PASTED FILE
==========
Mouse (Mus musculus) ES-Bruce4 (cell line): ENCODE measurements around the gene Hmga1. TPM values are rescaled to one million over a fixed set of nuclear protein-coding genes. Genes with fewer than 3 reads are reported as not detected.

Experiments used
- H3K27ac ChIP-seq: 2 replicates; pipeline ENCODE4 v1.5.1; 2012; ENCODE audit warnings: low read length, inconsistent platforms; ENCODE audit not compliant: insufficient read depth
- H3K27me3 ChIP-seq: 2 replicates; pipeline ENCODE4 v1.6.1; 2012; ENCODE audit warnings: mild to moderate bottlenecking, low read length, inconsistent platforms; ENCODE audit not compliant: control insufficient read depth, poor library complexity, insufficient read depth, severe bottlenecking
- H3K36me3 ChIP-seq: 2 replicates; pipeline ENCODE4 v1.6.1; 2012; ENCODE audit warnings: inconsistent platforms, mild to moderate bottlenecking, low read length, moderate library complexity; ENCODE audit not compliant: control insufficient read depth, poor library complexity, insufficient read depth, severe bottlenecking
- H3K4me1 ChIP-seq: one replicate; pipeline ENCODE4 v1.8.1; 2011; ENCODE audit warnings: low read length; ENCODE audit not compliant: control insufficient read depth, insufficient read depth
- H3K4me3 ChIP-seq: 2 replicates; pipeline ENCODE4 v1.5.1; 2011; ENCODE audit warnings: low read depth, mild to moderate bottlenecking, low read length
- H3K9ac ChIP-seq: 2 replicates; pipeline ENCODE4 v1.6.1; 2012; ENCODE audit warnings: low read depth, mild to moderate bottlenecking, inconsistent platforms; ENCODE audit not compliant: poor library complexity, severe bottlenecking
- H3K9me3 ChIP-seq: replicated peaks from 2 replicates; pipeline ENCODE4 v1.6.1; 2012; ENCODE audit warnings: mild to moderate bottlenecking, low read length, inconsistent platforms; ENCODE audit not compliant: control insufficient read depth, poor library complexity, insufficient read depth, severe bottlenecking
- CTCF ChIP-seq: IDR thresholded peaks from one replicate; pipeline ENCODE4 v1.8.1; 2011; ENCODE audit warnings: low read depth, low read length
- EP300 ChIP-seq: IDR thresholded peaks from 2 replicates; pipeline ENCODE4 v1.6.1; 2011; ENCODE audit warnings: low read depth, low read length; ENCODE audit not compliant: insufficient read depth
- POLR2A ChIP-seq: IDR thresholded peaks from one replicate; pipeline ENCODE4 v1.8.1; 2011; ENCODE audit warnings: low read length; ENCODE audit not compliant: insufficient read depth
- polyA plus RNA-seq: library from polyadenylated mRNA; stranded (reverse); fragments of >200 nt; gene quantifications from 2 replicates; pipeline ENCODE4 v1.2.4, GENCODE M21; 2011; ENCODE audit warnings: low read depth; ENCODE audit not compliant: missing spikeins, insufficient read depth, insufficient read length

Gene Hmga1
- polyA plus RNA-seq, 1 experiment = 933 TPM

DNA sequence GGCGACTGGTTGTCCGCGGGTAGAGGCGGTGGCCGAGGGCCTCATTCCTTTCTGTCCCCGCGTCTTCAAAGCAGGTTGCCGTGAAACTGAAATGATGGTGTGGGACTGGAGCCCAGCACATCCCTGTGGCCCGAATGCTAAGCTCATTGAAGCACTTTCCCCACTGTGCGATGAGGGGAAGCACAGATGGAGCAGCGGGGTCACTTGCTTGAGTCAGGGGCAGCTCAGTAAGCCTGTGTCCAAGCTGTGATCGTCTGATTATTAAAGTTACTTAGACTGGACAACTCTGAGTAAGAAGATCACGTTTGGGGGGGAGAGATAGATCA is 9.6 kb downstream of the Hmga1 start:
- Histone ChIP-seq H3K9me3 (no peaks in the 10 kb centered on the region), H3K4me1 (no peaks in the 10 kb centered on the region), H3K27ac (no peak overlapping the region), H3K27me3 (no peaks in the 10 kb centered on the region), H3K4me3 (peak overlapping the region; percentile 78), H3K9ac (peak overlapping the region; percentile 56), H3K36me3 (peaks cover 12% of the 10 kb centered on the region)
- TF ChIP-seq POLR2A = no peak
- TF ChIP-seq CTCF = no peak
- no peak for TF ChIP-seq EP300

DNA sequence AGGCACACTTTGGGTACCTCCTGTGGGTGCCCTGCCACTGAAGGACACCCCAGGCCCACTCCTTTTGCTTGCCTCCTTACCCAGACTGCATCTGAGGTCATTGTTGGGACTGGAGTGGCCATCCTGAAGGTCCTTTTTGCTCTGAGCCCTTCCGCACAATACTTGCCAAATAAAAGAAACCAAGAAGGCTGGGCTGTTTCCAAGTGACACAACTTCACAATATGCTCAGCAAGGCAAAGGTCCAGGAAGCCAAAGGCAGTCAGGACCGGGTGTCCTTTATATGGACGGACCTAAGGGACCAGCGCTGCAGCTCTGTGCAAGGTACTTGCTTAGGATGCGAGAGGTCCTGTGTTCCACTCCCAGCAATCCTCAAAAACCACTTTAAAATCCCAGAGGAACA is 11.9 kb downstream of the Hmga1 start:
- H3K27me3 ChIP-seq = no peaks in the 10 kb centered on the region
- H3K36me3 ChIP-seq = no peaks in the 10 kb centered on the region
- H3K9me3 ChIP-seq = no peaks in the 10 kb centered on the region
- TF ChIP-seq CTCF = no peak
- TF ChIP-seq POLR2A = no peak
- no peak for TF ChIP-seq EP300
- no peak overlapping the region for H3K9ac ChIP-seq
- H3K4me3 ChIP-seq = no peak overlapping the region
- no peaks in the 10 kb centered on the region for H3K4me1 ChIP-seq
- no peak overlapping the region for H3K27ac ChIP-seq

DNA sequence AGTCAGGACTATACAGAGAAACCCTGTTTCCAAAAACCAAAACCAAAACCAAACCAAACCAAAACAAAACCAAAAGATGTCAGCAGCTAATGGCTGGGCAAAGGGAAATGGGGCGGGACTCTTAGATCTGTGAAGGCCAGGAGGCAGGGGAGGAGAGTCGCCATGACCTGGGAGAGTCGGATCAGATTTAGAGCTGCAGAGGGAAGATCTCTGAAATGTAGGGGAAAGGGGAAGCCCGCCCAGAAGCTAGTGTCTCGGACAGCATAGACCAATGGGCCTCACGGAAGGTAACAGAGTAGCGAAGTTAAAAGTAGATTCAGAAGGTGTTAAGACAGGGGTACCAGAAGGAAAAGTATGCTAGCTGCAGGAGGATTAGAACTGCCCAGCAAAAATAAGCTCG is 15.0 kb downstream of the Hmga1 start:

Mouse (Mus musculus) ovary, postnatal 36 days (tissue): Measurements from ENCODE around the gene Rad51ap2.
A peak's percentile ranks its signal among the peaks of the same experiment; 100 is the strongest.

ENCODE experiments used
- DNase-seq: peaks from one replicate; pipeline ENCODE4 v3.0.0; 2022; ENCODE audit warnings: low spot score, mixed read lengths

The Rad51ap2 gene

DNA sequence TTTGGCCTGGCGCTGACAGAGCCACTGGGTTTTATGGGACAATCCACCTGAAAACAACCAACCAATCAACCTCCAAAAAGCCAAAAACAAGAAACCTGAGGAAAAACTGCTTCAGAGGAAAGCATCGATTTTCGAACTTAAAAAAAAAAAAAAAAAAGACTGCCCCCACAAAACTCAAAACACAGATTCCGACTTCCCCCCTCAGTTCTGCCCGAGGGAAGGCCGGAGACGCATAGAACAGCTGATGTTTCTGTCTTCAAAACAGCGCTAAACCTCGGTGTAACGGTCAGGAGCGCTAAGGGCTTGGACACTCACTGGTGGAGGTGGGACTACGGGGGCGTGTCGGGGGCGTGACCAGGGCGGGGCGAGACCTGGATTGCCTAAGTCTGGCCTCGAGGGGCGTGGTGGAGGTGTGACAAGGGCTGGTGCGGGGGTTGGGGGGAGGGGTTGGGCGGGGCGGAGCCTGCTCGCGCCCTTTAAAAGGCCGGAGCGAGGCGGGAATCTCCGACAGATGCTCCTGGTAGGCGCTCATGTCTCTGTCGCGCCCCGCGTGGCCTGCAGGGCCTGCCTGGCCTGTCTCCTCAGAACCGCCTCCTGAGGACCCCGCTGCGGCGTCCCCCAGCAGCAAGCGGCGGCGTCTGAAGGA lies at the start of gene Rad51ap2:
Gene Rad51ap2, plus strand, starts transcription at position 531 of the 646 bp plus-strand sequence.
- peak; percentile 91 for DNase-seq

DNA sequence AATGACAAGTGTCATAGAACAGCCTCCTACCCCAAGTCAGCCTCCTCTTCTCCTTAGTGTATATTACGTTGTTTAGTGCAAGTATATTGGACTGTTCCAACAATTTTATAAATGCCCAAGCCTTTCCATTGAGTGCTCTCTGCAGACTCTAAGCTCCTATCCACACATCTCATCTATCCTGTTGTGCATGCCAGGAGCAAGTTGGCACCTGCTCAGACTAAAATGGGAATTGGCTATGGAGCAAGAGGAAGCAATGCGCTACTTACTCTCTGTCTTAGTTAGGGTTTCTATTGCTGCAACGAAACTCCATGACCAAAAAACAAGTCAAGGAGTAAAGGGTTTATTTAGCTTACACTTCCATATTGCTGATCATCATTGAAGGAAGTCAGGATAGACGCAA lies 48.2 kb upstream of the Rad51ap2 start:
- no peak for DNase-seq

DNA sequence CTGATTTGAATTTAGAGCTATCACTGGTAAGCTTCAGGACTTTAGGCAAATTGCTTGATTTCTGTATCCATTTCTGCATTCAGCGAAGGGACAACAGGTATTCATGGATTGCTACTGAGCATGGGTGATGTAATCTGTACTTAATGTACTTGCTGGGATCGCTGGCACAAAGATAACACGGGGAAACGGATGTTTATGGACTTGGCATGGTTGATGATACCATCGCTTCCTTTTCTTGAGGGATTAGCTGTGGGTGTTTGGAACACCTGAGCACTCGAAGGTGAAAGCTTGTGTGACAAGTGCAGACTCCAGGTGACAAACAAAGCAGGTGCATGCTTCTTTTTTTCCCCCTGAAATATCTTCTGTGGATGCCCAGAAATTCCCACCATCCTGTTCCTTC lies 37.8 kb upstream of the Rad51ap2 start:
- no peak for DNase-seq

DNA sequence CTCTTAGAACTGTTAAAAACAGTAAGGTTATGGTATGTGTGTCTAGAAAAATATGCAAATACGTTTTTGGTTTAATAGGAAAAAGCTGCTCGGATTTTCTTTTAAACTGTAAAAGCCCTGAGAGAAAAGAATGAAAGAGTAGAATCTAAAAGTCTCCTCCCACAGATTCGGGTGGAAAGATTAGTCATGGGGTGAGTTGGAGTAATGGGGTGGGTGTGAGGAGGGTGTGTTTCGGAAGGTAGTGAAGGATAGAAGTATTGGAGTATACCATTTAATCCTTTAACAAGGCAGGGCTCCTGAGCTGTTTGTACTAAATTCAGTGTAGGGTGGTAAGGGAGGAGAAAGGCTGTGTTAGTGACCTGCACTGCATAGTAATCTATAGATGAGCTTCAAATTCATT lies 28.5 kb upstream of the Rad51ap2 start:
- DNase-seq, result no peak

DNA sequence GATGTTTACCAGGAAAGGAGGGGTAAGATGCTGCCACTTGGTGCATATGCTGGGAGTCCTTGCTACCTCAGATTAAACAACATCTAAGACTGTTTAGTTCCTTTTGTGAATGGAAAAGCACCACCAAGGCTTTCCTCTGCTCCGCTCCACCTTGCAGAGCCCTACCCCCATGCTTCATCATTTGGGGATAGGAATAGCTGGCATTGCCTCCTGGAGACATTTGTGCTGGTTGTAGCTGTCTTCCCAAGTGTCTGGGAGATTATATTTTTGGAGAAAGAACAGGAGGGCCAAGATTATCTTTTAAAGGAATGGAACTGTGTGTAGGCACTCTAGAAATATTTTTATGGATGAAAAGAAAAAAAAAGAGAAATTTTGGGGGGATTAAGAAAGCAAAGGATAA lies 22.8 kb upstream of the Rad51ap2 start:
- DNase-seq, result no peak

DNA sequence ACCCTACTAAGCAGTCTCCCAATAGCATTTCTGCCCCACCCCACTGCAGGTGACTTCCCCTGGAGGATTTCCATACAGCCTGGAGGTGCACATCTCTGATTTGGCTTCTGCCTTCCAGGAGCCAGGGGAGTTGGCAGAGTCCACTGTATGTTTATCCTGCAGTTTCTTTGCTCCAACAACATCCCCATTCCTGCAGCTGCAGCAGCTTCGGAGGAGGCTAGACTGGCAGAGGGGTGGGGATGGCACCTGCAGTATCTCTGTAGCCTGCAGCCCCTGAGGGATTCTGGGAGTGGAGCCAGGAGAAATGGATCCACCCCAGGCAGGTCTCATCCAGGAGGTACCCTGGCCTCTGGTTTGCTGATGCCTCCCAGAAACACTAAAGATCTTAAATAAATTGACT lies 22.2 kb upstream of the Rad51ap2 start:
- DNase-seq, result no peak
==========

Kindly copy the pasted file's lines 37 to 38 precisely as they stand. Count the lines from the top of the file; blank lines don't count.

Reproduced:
The Rad51ap2 gene

DNA sequence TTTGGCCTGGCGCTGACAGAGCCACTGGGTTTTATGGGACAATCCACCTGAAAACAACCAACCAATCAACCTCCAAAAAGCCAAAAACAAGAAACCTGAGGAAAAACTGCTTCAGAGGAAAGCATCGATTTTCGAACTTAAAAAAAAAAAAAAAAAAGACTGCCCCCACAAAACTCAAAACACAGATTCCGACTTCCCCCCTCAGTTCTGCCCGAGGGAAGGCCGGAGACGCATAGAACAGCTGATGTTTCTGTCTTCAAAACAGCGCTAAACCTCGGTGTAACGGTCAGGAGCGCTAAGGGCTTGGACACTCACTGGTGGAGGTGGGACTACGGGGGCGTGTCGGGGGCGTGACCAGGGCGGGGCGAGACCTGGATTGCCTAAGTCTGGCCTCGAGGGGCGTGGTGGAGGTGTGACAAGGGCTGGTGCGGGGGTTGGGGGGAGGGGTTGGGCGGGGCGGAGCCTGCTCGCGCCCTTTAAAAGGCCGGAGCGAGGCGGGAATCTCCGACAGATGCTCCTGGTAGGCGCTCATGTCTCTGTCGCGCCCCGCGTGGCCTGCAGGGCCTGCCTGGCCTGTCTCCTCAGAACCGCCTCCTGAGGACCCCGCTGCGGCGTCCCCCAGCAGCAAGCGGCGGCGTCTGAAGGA lies at the start of gene Rad51ap2: